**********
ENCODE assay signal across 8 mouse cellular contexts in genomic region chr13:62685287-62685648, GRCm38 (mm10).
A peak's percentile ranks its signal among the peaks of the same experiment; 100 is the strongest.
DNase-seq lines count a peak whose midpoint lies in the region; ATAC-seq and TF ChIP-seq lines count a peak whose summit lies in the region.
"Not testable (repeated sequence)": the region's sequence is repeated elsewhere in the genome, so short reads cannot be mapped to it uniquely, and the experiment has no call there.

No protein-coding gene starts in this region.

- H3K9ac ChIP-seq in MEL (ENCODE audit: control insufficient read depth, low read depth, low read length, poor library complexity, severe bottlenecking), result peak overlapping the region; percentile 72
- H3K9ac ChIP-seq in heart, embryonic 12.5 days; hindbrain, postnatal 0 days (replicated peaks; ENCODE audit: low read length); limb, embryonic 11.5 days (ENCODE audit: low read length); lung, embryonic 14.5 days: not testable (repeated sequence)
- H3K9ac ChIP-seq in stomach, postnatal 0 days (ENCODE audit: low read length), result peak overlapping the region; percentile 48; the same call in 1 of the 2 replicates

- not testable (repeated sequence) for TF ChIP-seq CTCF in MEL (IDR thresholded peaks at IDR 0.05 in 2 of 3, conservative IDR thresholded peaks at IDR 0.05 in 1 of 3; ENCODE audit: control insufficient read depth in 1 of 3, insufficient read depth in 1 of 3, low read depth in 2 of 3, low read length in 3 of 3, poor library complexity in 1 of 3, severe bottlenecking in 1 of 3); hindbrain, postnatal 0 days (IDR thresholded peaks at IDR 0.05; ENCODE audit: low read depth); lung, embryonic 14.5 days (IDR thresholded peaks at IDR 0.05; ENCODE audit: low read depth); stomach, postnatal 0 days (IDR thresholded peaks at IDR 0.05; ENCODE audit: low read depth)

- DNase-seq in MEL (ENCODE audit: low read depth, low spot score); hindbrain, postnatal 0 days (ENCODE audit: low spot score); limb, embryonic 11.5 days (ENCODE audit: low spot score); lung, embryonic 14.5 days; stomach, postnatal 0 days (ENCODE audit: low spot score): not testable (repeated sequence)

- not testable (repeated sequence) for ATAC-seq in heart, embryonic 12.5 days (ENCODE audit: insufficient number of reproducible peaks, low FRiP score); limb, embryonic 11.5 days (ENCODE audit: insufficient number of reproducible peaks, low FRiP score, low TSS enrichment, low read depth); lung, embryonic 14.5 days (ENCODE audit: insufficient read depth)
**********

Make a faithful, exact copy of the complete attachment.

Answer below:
ENCODE assay signal across 8 mouse cellular contexts in genomic region chr13:62685287-62685648, GRCm38 (mm10).
A peak's percentile ranks its signal among the peaks of the same experiment; 100 is the strongest.
DNase-seq lines count a peak whose midpoint lies in the region; ATAC-seq and TF ChIP-seq lines count a peak whose summit lies in the region.
"Not testable (repeated sequence)": the region's sequence is repeated elsewhere in the genome, so short reads cannot be mapped to it uniquely, and the experiment has no call there.

No protein-coding gene starts in this region.

- H3K9ac ChIP-seq in MEL (ENCODE audit: control insufficient read depth, low read depth, low read length, poor library complexity, severe bottlenecking), result peak overlapping the region; percentile 72
- H3K9ac ChIP-seq in heart, embryonic 12.5 days; hindbrain, postnatal 0 days (replicated peaks; ENCODE audit: low read length); limb, embryonic 11.5 days (ENCODE audit: low read length); lung, embryonic 14.5 days: not testable (repeated sequence)
- H3K9ac ChIP-seq in stomach, postnatal 0 days (ENCODE audit: low read length), result peak overlapping the region; percentile 48; the same call in 1 of the 2 replicates

- not testable (repeated sequence) for TF ChIP-seq CTCF in MEL (IDR thresholded peaks at IDR 0.05 in 2 of 3, conservative IDR thresholded peaks at IDR 0.05 in 1 of 3; ENCODE audit: control insufficient read depth in 1 of 3, insufficient read depth in 1 of 3, low read depth in 2 of 3, low read length in 3 of 3, poor library complexity in 1 of 3, severe bottlenecking in 1 of 3); hindbrain, postnatal 0 days (IDR thresholded peaks at IDR 0.05; ENCODE audit: low read depth); lung, embryonic 14.5 days (IDR thresholded peaks at IDR 0.05; ENCODE audit: low read depth); stomach, postnatal 0 days (IDR thresholded peaks at IDR 0.05; ENCODE audit: low read depth)

- DNase-seq in MEL (ENCODE audit: low read depth, low spot score); hindbrain, postnatal 0 days (ENCODE audit: low spot score); limb, embryonic 11.5 days (ENCODE audit: low spot score); lung, embryonic 14.5 days; stomach, postnatal 0 days (ENCODE audit: low spot score): not testable (repeated sequence)

- not testable (repeated sequence) for ATAC-seq in heart, embryonic 12.5 days (ENCODE audit: insufficient number of reproducible peaks, low FRiP score); limb, embryonic 11.5 days (ENCODE audit: insufficient number of reproducible peaks, low FRiP score, low TSS enrichment, low read depth); lung, embryonic 14.5 days (ENCODE audit: insufficient read depth)